Anemia is a multi-­etiological, pathophysiologically diverse class of over 400 hereditary and acquired red blood cell (i.e., erythrocyte) and hemoglobin disorders. Regardless of their underlying etiology, all anemias are characterized by mild to severe decreases in hemoglobin synthesis and/or erythrocyte production (erythropoiesis). According to contemporary epidemiological estimates, between 1.6 and 2.0 billion people (roughly 30% of the global population) are anemic (McLean et  al. 2009; World Health Organization [WHO] 2017). It is estimated that comparable (relative) rates of anemia may have occurred in the archaeological past,1 largely due to the consumption of nutrient-­ deficient and/or nutrient-­inhibiting diets, the exchange of anemic loci due to genetic admixture, human expansion into regions where anemia-­inducing vectors were endemic, and/or the modification of tropical and subtropical landscapes for agricultural purposes (Roberts and Manchester 2007). The most common cause of anemia worldwide, and the most widely cited cause of anemia in the archaeological record, is iron-­ deficiency anemia (IDA) (Miller 2013; WHO 2017). Iron is an enzymatic catalyst and key component of protein synthesis, oxidative energy production, DNA/ RNA replication and repair, and cell cycle progression. 1. From the Neolithic Revolution onward (Ulijaszek 1991).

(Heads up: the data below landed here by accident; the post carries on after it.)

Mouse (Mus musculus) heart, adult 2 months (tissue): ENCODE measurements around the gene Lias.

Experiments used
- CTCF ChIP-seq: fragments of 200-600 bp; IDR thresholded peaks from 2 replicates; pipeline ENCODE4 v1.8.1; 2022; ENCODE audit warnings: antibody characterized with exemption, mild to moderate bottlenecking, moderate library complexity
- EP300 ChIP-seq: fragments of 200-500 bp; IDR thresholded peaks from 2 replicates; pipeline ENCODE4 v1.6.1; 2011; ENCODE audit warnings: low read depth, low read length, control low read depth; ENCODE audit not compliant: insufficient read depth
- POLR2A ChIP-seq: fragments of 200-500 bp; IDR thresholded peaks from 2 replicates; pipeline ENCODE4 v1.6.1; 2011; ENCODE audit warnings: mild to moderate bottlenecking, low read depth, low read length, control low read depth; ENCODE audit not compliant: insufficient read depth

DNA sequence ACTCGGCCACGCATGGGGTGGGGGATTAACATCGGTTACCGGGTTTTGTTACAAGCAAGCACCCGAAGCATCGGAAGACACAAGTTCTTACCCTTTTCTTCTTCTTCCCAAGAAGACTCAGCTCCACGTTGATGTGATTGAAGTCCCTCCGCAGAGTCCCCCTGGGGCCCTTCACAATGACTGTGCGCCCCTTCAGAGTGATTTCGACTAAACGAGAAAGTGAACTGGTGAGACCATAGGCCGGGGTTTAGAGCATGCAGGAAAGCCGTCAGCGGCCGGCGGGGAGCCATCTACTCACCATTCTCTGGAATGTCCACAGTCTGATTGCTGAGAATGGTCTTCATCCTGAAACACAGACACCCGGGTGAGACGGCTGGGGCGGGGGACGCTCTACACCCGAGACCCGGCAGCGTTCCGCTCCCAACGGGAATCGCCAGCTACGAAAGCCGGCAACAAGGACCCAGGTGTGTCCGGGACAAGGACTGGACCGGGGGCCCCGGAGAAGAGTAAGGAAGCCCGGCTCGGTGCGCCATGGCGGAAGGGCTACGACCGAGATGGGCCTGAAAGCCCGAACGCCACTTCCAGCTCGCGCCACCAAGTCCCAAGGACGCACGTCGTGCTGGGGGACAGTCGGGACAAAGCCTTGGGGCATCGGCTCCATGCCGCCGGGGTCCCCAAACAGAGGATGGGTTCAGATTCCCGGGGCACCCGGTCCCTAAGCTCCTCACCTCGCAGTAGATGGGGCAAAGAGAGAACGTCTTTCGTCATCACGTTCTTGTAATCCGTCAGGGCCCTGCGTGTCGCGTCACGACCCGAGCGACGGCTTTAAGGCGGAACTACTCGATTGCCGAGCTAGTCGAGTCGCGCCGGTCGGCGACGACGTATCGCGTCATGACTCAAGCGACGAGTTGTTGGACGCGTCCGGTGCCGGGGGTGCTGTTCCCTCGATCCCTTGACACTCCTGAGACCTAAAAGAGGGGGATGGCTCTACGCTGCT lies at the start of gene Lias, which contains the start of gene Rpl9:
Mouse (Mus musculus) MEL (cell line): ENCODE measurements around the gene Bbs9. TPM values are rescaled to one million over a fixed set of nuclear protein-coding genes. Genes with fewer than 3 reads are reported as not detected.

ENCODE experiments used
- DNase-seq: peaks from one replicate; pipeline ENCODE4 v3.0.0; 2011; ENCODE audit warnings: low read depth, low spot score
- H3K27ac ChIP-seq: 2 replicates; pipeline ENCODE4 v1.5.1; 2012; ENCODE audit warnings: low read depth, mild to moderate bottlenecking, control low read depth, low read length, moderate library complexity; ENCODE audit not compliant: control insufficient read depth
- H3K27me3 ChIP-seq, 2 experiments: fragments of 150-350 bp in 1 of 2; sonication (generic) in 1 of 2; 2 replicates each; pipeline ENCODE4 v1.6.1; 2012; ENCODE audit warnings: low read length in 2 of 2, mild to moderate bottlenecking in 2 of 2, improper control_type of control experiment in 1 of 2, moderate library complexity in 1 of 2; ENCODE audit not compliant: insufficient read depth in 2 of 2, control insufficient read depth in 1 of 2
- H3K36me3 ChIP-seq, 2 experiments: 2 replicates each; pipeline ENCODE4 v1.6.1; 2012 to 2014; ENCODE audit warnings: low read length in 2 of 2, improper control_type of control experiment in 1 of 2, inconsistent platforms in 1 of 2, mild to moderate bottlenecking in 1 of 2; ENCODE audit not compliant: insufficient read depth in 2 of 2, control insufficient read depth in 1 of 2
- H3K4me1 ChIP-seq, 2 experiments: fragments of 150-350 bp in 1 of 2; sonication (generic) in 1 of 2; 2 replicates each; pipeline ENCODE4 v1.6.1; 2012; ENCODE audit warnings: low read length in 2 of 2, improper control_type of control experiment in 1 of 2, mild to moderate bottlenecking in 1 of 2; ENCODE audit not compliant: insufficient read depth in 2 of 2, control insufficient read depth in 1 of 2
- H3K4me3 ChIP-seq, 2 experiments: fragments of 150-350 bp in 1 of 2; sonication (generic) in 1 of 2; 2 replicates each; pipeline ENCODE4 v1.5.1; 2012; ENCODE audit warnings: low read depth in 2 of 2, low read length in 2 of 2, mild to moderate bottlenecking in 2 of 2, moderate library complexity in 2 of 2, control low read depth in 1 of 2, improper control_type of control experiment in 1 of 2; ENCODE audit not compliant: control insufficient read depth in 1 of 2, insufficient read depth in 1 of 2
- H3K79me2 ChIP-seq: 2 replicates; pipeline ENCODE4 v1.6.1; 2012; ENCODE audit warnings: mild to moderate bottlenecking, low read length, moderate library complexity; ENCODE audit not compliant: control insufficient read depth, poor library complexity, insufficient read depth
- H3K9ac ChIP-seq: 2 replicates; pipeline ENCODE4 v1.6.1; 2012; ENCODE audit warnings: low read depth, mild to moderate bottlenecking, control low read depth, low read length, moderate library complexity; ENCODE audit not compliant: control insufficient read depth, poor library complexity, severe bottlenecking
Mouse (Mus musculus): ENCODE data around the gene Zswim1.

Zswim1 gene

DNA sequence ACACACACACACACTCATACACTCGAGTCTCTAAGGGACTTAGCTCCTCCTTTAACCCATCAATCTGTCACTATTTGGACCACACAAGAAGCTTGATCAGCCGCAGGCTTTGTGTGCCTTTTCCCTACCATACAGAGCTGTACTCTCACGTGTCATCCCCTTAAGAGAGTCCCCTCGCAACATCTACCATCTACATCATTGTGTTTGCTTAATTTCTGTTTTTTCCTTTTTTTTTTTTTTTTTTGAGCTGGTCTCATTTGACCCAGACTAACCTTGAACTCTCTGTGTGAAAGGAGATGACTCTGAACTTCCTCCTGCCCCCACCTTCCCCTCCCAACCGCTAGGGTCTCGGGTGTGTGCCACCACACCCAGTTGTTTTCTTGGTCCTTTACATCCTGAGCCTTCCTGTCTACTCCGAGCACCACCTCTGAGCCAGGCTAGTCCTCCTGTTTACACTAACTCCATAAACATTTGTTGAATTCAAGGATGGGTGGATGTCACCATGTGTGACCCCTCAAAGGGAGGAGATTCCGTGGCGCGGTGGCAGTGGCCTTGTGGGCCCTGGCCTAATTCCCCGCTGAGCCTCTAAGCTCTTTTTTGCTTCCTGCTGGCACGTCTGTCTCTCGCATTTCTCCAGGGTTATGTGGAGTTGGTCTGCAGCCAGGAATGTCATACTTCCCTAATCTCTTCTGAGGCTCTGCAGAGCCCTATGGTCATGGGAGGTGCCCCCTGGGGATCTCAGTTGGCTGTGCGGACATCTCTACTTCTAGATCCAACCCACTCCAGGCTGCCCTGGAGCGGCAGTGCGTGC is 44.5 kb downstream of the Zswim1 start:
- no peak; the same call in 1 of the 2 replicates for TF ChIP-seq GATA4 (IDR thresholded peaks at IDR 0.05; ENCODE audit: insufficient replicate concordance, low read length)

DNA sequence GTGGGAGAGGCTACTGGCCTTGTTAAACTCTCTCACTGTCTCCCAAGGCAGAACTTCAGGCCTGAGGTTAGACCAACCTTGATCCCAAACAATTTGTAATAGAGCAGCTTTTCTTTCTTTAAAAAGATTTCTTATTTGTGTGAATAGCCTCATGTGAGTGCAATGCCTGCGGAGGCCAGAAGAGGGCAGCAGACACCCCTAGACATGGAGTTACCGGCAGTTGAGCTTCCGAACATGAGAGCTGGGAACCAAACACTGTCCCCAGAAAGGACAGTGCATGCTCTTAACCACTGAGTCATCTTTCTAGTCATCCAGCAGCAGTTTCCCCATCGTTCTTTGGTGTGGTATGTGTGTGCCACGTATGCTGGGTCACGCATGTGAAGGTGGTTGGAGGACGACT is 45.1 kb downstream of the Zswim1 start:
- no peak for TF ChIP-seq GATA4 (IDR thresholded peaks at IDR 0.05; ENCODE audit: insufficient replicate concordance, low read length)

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The progressive depletion and exhaustion of iron stores can therefore result in a number of systemic issues, including mild to severe decreases in hemoglobin synthesis and erythropoiesis (i.e., anemia), decreased cellular energy metabolism, defective linear growth, and increased cellular hypoxia and oxidative stress (Chowang et al. 1988; Soliman et al. 2014; Toxqui and Vaquero 2015). Aetiological risk factors for IDA include chronic dietary inadequacy, malabsorption, overt and covert blood loss (e.g., gastrointestinal bleeding, parasitic infection, menstruation), and chronic inflammation (Miller 2013; Özdemir 2015; Theurl et al. 2009). Given their increased iron requirements, the prevalence of IDA is greatest in women of childbearing age (~12 to ~49  years), pregnant women, and preschool-­age children (≥6 months and ≤5 years), although the proportion of affected individuals varies substantially within and between regions, and according to local conditions (Miller 2013; WHO 2017). The two most prevalent hereditary anemias worldwide, and the most commonly reported examples of genetic anemias in the archaeological record, are sickle-­cell disease (SCD) and the thalassemia syndromes. SCD is a group of autosomal recessive disorders caused by a point mutation in the HBB gene. In individuals with sickle-­cell anemia (SCA), the most commonly cited example of SCD, both β-­globin polypeptides are replaced with hemoglobin S (genotype HbSS) (Table  1). Unlike normal adult hemoglobin (variant HbA) (see footnote 1 in Table 1), hemoglobin S contains a valine rather than a glutamic acid at the sixth position of the β-­globin polypeptide chain. Due to the non-­polar, hydrophobic properties of valine, hemoglobin S has a tendency to form insoluble fibrous precipitates when deoxygenated (Barabino et al. 2010; Fronticelli and Gold 1976; Wishner et  al. 1975). This process results in the circulation of deformed, dehydrated erythrocytes that are hypercoagulable and prone to hemolysis (Barabino et al. 2010; Fronticelli and Gold 1976; Wishner et al. 1975) (Table 1). Individuals who inherit a single copy of the mutated SCD gene develop sickle-­cell trait (genotype HbS), a typically benign condition (John 2010; Tantawy 2014) (Table 1). The thalassemia syndromes are a heterogeneous class of autosomal recessive hemoglobin disorders caused by mutations or deletions of one or more of the genes encoding for globin-­polypeptide2 synthesis (Hilliard 2. Globin polypeptides are the protein subunits of hemoglobin. Normally, healthy hemoglobin molecules consist of four prosthetic heme (iron) groups and four globin subunits. In fetuses and neonates, the majority of hemoglobin is composed of two alpha (α) and two gamma (γ) polypeptides (HbF hemoglobin). Over the course of ontogeny, HbF hemoglobin is largely replaced by adult hemoglobin. Roughly 95% of adult hemoglobin